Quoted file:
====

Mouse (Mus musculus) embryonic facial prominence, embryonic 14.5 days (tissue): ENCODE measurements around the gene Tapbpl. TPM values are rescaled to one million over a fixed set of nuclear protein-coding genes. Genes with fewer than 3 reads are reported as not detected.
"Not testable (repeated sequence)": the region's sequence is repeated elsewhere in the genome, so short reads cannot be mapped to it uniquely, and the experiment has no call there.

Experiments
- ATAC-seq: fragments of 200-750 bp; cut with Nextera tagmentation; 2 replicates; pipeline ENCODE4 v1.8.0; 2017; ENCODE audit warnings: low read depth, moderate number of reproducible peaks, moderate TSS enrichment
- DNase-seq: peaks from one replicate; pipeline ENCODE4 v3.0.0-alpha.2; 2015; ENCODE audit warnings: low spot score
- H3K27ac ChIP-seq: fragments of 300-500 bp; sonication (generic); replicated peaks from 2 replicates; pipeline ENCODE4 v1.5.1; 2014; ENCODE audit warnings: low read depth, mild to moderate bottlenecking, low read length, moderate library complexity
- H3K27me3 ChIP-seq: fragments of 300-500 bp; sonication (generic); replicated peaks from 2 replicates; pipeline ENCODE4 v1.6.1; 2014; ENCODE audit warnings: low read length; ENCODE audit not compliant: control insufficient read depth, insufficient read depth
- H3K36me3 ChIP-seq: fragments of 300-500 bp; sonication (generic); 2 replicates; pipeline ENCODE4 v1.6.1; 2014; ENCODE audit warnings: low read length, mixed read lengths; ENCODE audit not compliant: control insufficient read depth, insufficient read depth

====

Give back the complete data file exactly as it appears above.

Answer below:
Mouse (Mus musculus) embryonic facial prominence, embryonic 14.5 days (tissue): ENCODE measurements around the gene Tapbpl. TPM values are rescaled to one million over a fixed set of nuclear protein-coding genes. Genes with fewer than 3 reads are reported as not detected.
"Not testable (repeated sequence)": the region's sequence is repeated elsewhere in the genome, so short reads cannot be mapped to it uniquely, and the experiment has no call there.

Experiments
- ATAC-seq: fragments of 200-750 bp; cut with Nextera tagmentation; 2 replicates; pipeline ENCODE4 v1.8.0; 2017; ENCODE audit warnings: low read depth, moderate number of reproducible peaks, moderate TSS enrichment
- DNase-seq: peaks from one replicate; pipeline ENCODE4 v3.0.0-alpha.2; 2015; ENCODE audit warnings: low spot score
- H3K27ac ChIP-seq: fragments of 300-500 bp; sonication (generic); replicated peaks from 2 replicates; pipeline ENCODE4 v1.5.1; 2014; ENCODE audit warnings: low read depth, mild to moderate bottlenecking, low read length, moderate library complexity
- H3K27me3 ChIP-seq: fragments of 300-500 bp; sonication (generic); replicated peaks from 2 replicates; pipeline ENCODE4 v1.6.1; 2014; ENCODE audit warnings: low read length; ENCODE audit not compliant: control insufficient read depth, insufficient read depth
- H3K36me3 ChIP-seq: fragments of 300-500 bp; sonication (generic); 2 replicates; pipeline ENCODE4 v1.6.1; 2014; ENCODE audit warnings: low read length, mixed read lengths; ENCODE audit not compliant: control insufficient read depth, insufficient read depth